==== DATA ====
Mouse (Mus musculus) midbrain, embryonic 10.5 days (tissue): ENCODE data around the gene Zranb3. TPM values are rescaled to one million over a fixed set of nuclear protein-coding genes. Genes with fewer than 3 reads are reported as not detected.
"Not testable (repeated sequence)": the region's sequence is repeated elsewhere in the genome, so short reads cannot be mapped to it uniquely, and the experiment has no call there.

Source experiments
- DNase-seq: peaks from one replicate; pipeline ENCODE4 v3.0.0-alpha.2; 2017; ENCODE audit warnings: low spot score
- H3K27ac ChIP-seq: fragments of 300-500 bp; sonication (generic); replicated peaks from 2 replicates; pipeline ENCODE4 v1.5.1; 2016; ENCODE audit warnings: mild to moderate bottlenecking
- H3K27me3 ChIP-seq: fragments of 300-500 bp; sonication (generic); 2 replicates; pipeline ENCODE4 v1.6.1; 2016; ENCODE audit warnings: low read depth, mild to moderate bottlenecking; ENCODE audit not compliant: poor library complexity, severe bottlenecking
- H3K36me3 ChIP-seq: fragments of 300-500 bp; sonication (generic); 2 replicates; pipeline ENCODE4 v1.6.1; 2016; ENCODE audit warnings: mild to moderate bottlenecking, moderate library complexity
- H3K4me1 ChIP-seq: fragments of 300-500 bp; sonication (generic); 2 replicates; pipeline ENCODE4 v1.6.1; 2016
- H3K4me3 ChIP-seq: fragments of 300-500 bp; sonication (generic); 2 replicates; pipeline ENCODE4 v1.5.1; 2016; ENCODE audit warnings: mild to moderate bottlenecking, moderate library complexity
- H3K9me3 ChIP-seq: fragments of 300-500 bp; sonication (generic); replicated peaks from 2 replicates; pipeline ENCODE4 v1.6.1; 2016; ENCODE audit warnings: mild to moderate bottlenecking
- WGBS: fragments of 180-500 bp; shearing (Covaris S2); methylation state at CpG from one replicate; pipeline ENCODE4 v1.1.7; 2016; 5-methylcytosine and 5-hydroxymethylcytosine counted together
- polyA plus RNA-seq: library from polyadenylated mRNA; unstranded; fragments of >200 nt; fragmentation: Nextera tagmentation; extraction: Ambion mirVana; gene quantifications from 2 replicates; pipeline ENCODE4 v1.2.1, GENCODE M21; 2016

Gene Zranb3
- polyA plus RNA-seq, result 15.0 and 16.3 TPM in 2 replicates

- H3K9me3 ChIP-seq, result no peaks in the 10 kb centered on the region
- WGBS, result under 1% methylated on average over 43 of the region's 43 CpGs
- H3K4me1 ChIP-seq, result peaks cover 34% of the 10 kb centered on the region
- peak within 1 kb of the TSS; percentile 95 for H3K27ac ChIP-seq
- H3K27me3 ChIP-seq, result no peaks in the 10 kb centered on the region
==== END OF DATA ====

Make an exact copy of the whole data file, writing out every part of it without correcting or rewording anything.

Mouse (Mus musculus) midbrain, embryonic 10.5 days (tissue): ENCODE data around the gene Zranb3. TPM values are rescaled to one million over a fixed set of nuclear protein-coding genes. Genes with fewer than 3 reads are reported as not detected.
"Not testable (repeated sequence)": the region's sequence is repeated elsewhere in the genome, so short reads cannot be mapped to it uniquely, and the experiment has no call there.

Source experiments
- DNase-seq: peaks from one replicate; pipeline ENCODE4 v3.0.0-alpha.2; 2017; ENCODE audit warnings: low spot score
- H3K27ac ChIP-seq: fragments of 300-500 bp; sonication (generic); replicated peaks from 2 replicates; pipeline ENCODE4 v1.5.1; 2016; ENCODE audit warnings: mild to moderate bottlenecking
- H3K27me3 ChIP-seq: fragments of 300-500 bp; sonication (generic); 2 replicates; pipeline ENCODE4 v1.6.1; 2016; ENCODE audit warnings: low read depth, mild to moderate bottlenecking; ENCODE audit not compliant: poor library complexity, severe bottlenecking
- H3K36me3 ChIP-seq: fragments of 300-500 bp; sonication (generic); 2 replicates; pipeline ENCODE4 v1.6.1; 2016; ENCODE audit warnings: mild to moderate bottlenecking, moderate library complexity
- H3K4me1 ChIP-seq: fragments of 300-500 bp; sonication (generic); 2 replicates; pipeline ENCODE4 v1.6.1; 2016
- H3K4me3 ChIP-seq: fragments of 300-500 bp; sonication (generic); 2 replicates; pipeline ENCODE4 v1.5.1; 2016; ENCODE audit warnings: mild to moderate bottlenecking, moderate library complexity
- H3K9me3 ChIP-seq: fragments of 300-500 bp; sonication (generic); replicated peaks from 2 replicates; pipeline ENCODE4 v1.6.1; 2016; ENCODE audit warnings: mild to moderate bottlenecking
- WGBS: fragments of 180-500 bp; shearing (Covaris S2); methylation state at CpG from one replicate; pipeline ENCODE4 v1.1.7; 2016; 5-methylcytosine and 5-hydroxymethylcytosine counted together
- polyA plus RNA-seq: library from polyadenylated mRNA; unstranded; fragments of >200 nt; fragmentation: Nextera tagmentation; extraction: Ambion mirVana; gene quantifications from 2 replicates; pipeline ENCODE4 v1.2.1, GENCODE M21; 2016

Gene Zranb3
- polyA plus RNA-seq, result 15.0 and 16.3 TPM in 2 replicates

- H3K9me3 ChIP-seq, result no peaks in the 10 kb centered on the region
- WGBS, result under 1% methylated on average over 43 of the region's 43 CpGs
- H3K4me1 ChIP-seq, result peaks cover 34% of the 10 kb centered on the region
- peak within 1 kb of the TSS; percentile 95 for H3K27ac ChIP-seq
- H3K27me3 ChIP-seq, result no peaks in the 10 kb centered on the region